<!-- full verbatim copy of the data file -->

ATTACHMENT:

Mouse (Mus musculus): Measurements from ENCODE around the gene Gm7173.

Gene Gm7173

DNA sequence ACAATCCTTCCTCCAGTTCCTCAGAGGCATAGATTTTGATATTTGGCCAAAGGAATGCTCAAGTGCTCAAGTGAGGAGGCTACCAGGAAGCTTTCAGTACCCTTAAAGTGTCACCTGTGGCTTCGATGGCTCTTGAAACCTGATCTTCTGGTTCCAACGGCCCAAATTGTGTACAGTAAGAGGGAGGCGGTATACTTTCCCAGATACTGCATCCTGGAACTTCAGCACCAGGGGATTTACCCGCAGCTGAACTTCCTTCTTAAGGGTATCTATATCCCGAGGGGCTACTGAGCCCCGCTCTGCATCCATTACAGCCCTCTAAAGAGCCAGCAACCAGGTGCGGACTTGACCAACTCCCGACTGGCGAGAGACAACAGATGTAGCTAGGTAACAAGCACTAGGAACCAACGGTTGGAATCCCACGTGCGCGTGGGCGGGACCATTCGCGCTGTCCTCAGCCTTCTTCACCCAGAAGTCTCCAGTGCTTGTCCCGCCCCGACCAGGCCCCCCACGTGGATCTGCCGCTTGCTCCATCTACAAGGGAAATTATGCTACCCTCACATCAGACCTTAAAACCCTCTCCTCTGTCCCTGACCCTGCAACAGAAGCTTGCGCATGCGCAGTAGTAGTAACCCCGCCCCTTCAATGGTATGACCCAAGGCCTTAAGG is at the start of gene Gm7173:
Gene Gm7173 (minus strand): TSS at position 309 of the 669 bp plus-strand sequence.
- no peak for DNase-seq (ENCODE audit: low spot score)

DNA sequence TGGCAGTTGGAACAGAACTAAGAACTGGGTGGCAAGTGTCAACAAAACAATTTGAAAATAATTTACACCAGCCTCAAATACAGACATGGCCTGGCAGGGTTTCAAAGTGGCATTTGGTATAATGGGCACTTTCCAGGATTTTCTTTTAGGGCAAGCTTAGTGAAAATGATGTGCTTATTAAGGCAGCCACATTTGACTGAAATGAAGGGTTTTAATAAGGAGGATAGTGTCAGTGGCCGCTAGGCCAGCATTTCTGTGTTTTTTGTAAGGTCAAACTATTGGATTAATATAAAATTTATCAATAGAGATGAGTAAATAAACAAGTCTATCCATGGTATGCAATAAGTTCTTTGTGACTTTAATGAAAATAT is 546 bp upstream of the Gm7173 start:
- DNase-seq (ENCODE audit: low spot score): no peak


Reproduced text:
Mouse (Mus musculus): Measurements from ENCODE around the gene Gm7173.

Gene Gm7173

DNA sequence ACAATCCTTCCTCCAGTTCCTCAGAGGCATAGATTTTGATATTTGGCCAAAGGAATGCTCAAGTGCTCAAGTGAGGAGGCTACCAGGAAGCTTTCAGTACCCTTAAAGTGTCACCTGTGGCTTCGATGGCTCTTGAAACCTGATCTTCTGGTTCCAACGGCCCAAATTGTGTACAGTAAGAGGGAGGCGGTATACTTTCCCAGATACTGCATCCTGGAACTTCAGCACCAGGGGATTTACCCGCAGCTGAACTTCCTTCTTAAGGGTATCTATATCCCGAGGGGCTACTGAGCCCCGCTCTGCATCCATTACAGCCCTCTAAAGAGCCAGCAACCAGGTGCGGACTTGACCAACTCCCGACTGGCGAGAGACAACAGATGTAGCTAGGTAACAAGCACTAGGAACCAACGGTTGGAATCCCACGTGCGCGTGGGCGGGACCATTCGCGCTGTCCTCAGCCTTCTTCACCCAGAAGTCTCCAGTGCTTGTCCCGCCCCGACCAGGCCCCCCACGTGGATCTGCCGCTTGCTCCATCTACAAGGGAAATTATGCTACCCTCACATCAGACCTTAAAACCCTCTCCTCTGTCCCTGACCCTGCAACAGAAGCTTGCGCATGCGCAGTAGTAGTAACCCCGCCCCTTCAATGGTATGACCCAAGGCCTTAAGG is at the start of gene Gm7173:
Gene Gm7173 (minus strand): TSS at position 309 of the 669 bp plus-strand sequence.
- no peak for DNase-seq (ENCODE audit: low spot score)

DNA sequence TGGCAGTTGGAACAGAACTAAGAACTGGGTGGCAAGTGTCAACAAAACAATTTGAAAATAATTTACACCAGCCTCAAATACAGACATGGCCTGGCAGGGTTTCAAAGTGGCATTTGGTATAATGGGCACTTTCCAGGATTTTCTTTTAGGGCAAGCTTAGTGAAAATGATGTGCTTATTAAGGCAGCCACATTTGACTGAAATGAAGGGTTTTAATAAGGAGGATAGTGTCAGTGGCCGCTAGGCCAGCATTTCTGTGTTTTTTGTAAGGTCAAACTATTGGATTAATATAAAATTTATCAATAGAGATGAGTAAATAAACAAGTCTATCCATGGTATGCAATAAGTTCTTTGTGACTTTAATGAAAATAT is 546 bp upstream of the Gm7173 start:
- DNase-seq (ENCODE audit: low spot score): no peak